The National Executive Committee is the organising committee of the party. It comprises the party leader John Gormley, deputy leader Mary White, Chair Dan Boyle, Young Greens representative, Treasurer and ten members elected annually at the party convention. As of March 21th 2008, its 15 members are:
Although the party's share of first preference votes increased by some 22% from 3.84% to 4.69% nationally in the 2007 general election, held on 24 May 2007, the party failed to increase the number of TDs returned. The party targeted fifteen constituencies with the aim of winning at least seven seats. Mary White won a seat for the first time in Carlow-Kilkenny becoming that constituency's first ever female TD. However, Dan Boyle lost his seat in Cork South Central leaving the party with the same number of TDs as before.
This is the first time in Irish history that the Green Party have entered government, and also the first time an all-island party has been in power in Dublin since the 1920s.
It has two senior ministers John Gormley, Minister for the Environment, Heritage & Local Government and Eamon Ryan, Minister for Communications, Energy & Natural Resources. Trevor Sargent is the junior minister for Minister of State for Food and Horticulture.
Before their entry into government, the Green Party were vocal supporters of the Shell to Sea movement, the campaign to reroute the M3 motorway away from Tara and (to a lesser extent) the campaign to end United States military use of Shannon airport. Since the Green Party entered government, there has been no change in government policy on these issues, which means Eamon Ryan now oversees the Corrib gas project he once so vehemently opposed (the Green Party made an inquiry into the irregularities surrounding the project a precondition of government at their last annual conference, but changed their stance during post-election negotiations with Fianna Fáil).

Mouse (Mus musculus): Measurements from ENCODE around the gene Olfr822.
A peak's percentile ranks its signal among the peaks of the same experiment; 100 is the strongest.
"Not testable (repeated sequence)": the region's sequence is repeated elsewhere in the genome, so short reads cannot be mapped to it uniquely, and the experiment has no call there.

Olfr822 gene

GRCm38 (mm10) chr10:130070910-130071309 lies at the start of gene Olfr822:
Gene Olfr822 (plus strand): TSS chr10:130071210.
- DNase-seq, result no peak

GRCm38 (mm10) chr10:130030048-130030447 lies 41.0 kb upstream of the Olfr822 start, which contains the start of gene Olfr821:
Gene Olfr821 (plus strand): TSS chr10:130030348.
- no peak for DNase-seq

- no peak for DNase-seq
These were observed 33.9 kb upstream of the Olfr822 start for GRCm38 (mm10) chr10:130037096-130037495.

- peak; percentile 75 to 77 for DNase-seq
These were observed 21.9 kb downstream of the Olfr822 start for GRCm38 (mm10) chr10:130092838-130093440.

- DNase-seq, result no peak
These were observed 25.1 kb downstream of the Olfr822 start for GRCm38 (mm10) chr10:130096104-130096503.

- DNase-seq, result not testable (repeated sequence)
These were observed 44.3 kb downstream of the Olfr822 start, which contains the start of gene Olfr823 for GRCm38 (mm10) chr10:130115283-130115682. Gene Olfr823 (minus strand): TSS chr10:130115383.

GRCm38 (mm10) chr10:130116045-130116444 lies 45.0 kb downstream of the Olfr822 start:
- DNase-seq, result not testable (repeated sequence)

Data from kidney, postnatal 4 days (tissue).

The 2008 budget, announced on 6 December 2007, did not include a carbon levy on fuels such as petrol, diesel and home heating oil, which the Green Party had sought before the election.. A carbon levy is, however, included in the agreed Programme for Government and will be introduced at some stage during the lifetime of this government. The 2008 budget did include a separate carbon budget announced by Gormley, which introduced new energy efficiency tax credit, a ban on incandescent bulbs from January 2009, and a new scale of Vehicle Registration Tax based on carbon emissions.
In 2007, the Green Party launched an internal debate on the party's stance on the Lisbon Treaty. At a special convention on 19 January 2008 to consider the Twenty-eighth Amendment of the Constitution of Ireland, the party's leadership failed to secure a two-thirds majority required to make support for the referendum official party policy. The result of the vote was 63% in favour. As a result, the Green Party itself did not participate in the referendum debate, although individual members were free to be involved in whatever side they chose.